Edibles

Beet: Sow and Grow Guide

Beet: Sow and Grow Guide

Join the beet renaissance! As the popularity of growing beets is increasing, all root vegetables are experiencing a culinary renaissance. Beets come in a variety of colors, shapes, and textures, but all are highly nutritious, including significant amounts of fiber, potassium, folic acid, and vitamin C. Betalains are powerful antioxidants that give red beets their red hue and unique flavor. Gold beets are rich in b-xanthin pigment. Beets are grown in all areas of the country, and plants take up very little garden space.

HISTORICAL INFORMATION
Beets were originally grown and enjoyed only for the greens. The root did not appear in recipes until 14th century England. Although there were only a few varieties known in the 17th and 18th centuries, women were using red beet juice as a cheek and lip stain.

GENERAL SOWING
When to Sow Outside: RECOMMENDED. 2 to 4 weeks before average last frost, when soil temperature is at least 45°F, ideally 60°–85°F, for early summer crop. 6 to 8 weeks before first fall frost for late summer/fall crop. Growing during hot temperature periods should be avoided. Mild Climates: Sow fall through winter.

When to Start Inside: Not recommended. Root crops do not transplant well.

Special Sowing Instructions: To hasten germination, soak seeds for 8 to 24 hours before sowing. Do not allow a crust to build up on soil surface; seedlings struggle to come up through crust. Seeds can germinate and grow with soil temperatures as low as 40°F, but may take a month or longer to germinate. Beet seeds are actually dry fruit containing many seeds that often germinate in clusters, so proper thinning is very important.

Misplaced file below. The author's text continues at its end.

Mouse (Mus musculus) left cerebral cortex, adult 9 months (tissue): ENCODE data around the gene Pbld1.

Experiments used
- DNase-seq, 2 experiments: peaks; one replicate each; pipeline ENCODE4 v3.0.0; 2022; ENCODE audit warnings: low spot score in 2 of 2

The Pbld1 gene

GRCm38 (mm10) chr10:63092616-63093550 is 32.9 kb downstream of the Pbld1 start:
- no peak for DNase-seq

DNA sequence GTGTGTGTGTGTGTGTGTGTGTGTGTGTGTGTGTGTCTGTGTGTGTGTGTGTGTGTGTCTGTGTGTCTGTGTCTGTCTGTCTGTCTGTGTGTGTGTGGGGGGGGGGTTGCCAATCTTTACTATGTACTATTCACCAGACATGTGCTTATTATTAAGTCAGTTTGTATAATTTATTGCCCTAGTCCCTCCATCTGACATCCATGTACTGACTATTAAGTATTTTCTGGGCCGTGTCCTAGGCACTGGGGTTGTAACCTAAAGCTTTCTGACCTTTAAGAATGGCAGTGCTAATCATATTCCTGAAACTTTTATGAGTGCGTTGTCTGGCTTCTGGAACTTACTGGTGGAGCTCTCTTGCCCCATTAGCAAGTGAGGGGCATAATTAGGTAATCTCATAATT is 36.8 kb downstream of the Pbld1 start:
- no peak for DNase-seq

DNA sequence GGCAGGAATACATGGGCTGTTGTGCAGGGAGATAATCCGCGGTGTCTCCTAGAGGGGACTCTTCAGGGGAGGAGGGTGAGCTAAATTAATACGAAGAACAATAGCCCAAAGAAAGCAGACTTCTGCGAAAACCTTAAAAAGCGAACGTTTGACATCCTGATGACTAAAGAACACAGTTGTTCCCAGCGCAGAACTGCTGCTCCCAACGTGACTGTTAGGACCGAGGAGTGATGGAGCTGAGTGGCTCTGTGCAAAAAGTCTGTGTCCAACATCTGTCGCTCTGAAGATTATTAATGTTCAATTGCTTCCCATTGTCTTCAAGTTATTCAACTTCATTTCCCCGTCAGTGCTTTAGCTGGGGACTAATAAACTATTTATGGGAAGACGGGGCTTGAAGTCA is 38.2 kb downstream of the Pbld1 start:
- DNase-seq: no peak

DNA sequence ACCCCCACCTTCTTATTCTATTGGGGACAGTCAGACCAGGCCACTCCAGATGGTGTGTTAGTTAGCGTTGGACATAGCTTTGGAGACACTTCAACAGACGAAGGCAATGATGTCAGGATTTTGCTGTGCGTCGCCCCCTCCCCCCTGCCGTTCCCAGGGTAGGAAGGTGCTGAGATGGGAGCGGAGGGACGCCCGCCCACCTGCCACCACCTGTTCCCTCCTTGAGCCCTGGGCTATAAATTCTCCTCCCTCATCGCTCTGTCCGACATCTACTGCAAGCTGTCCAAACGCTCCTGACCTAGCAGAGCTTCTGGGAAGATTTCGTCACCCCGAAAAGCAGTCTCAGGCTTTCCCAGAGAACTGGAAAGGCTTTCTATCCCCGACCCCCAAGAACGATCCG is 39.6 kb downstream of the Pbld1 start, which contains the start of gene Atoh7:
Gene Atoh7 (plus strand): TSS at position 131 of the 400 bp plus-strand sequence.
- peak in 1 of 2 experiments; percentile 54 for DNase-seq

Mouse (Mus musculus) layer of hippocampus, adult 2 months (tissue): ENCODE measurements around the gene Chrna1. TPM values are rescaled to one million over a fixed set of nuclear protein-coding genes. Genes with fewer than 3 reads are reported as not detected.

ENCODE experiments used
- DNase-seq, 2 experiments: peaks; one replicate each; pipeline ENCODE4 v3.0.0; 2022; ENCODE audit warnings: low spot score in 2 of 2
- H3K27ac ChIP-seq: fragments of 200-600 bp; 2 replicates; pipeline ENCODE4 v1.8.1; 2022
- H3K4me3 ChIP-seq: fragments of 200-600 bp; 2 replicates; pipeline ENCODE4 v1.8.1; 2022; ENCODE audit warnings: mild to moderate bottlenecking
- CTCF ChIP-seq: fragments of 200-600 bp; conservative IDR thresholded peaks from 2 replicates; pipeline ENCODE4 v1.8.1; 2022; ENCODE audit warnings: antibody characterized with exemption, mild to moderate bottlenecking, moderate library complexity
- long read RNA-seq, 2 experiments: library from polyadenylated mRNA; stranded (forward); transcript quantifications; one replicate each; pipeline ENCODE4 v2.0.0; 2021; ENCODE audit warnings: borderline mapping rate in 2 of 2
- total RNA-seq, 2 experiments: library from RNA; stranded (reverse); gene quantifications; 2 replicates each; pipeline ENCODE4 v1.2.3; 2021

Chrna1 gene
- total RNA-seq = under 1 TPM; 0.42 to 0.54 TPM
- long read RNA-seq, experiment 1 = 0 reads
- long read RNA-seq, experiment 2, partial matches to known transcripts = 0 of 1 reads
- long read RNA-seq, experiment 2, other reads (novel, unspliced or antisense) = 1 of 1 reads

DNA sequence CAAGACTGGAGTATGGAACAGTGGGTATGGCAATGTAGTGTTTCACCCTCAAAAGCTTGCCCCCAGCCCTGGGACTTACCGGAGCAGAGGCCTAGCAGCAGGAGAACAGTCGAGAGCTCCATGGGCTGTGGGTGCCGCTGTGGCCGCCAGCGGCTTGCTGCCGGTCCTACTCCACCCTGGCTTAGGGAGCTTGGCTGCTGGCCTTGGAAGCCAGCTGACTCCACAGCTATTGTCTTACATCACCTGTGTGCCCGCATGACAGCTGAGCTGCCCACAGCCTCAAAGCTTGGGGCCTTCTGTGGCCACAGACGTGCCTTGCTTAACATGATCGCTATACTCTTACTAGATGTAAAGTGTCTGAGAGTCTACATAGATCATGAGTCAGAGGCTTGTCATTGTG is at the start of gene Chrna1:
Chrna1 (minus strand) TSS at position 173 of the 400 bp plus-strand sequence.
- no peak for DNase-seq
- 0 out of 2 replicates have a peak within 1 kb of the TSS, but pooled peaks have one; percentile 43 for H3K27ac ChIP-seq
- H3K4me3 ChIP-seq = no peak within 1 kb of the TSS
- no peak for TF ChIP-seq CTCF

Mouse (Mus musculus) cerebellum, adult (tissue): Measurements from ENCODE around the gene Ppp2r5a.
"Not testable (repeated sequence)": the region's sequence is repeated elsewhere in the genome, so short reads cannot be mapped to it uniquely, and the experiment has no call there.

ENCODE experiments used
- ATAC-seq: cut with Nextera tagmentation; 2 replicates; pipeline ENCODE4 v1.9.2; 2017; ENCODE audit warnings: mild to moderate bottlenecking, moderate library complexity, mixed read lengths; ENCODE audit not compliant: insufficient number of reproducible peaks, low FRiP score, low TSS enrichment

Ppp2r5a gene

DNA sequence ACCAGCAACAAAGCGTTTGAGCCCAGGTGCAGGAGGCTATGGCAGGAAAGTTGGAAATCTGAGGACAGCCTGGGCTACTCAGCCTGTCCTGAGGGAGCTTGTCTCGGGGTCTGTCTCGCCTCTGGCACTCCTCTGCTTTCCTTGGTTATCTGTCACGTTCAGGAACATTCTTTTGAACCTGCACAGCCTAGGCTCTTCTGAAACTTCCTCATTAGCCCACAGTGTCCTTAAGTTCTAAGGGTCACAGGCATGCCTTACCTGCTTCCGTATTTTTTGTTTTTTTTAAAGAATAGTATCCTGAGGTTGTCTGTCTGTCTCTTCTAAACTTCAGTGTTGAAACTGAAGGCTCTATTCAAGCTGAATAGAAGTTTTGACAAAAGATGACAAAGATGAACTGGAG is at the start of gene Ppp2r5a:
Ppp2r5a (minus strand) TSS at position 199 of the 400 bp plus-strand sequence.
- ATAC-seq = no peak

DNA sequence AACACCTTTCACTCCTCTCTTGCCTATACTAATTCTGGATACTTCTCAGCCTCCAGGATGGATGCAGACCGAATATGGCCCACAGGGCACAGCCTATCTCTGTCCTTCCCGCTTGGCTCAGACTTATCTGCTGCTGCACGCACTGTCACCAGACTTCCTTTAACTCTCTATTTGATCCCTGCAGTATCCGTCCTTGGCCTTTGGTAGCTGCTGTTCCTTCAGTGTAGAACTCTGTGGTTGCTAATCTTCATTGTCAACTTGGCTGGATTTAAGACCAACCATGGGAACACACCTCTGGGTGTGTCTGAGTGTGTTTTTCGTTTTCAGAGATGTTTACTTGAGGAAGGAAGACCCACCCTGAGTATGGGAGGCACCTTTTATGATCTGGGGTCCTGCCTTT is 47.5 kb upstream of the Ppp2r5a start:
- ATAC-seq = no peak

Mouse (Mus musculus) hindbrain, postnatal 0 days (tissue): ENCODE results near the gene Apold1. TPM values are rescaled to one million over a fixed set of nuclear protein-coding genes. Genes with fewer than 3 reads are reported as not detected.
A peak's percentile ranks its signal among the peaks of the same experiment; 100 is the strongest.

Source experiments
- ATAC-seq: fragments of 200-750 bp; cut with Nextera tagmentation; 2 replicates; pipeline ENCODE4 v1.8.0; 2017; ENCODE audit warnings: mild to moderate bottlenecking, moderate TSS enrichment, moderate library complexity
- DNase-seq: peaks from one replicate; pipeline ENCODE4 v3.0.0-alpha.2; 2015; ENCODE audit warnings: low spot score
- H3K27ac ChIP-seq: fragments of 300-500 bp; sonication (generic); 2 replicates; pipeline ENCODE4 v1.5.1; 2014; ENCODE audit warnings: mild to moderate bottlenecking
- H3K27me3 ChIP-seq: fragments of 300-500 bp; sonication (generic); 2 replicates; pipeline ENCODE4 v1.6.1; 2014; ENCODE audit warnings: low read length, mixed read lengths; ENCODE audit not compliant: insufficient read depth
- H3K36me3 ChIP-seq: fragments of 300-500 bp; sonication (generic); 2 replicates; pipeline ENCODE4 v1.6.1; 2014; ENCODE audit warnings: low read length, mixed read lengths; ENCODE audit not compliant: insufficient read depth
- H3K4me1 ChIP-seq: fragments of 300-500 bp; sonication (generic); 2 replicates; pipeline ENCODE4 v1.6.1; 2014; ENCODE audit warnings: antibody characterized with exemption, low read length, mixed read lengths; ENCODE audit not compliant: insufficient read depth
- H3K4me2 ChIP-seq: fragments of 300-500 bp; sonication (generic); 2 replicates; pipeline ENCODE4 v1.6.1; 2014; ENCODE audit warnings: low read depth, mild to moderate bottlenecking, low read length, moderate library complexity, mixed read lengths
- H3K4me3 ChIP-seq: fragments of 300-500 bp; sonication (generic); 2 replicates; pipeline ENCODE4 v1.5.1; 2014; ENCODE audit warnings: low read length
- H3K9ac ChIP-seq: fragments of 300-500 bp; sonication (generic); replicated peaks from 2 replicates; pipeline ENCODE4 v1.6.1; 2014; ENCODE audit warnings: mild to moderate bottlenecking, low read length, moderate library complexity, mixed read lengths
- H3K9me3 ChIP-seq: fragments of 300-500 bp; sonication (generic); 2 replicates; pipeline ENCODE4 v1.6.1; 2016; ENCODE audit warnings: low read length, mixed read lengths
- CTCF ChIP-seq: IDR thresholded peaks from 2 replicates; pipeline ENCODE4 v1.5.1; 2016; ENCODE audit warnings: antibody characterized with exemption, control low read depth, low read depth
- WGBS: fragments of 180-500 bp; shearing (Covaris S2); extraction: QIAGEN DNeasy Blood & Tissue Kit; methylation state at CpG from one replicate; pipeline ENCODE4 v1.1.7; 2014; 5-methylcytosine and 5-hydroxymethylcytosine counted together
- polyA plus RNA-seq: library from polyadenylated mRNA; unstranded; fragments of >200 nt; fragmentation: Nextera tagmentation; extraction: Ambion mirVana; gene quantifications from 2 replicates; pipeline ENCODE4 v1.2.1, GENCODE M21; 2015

How Many do I Plant? How much do you love beets? Ten feet of beets can yield about 30 beets that should be consumed within about a month. Beets can be sown in succession, every 2–3 weeks, so 5'–10' every succession for 2 people is probably adequate for eating fresh, but if you are canning or juicing, you may want to grow more.

OUTDOOR SOWING
Sowing Preparation and Spacing
Beets will grow in a wide range of soils, but perform best in well-drained, sandy loam, rich in organic matter. Your garden bed should be cultivated at least 8" deep before sowing. Sow 1 seed every 4" in rows 1' apart. If you want to grow beets for only the baby greens, they can be sown more densely, with seeds just 1" apart.

Growing Temperature
Beets are frost-tolerant and grow best in the cool temperatures of spring and fall, or winter in mild climates.

Water
Beets demand a constant supply of moisture. Without it, even for a short period, root development may be adversely affected.

Fertilization
Beets require a lot of potassium, which is usually present and available in western soils, but not in eastern soils. Wood ash is a good source of potassium. If your soil lacks potassium amend prior to sowing, if possible.

Weeding
Cultivate shallowly to avoid root disturbance.

Thinning
Since one beet seed can create several seedlings, be sure to thin to 1 seedling every 4" by the time seedlings are 2" tall.

Special care
Mulch soil surface after plants are 2" high to help retain soil moisture. Rotate beets (and others in the Amaranthaceae Family) location so they are not grown in the same area more than once every 3 years.

HARVESTING

Root
For early spring sowings, harvest beets before summer heat. For late summer sowings, harvest before first heavy frost. For winter sowings in mild climates, harvest in early spring. Harvest when roots are anywhere from 1"–3" or 4" in diameter depending on variety (consult seed packet). Do not let them get too big; the smaller they are, the more tender. Beet greens are even more nutritious than the roots.

Leaves
Greens are most tender when small, so harvest starting when they are 2" tall. You can take as much as one third of a beet plant’s outer leaves without harming the root crop.

STORAGE
Remove tops and store washed roots in a plastic bag in the refrigerator. Tops can be stored in a separate bag, in the refrigerator for up to a week.

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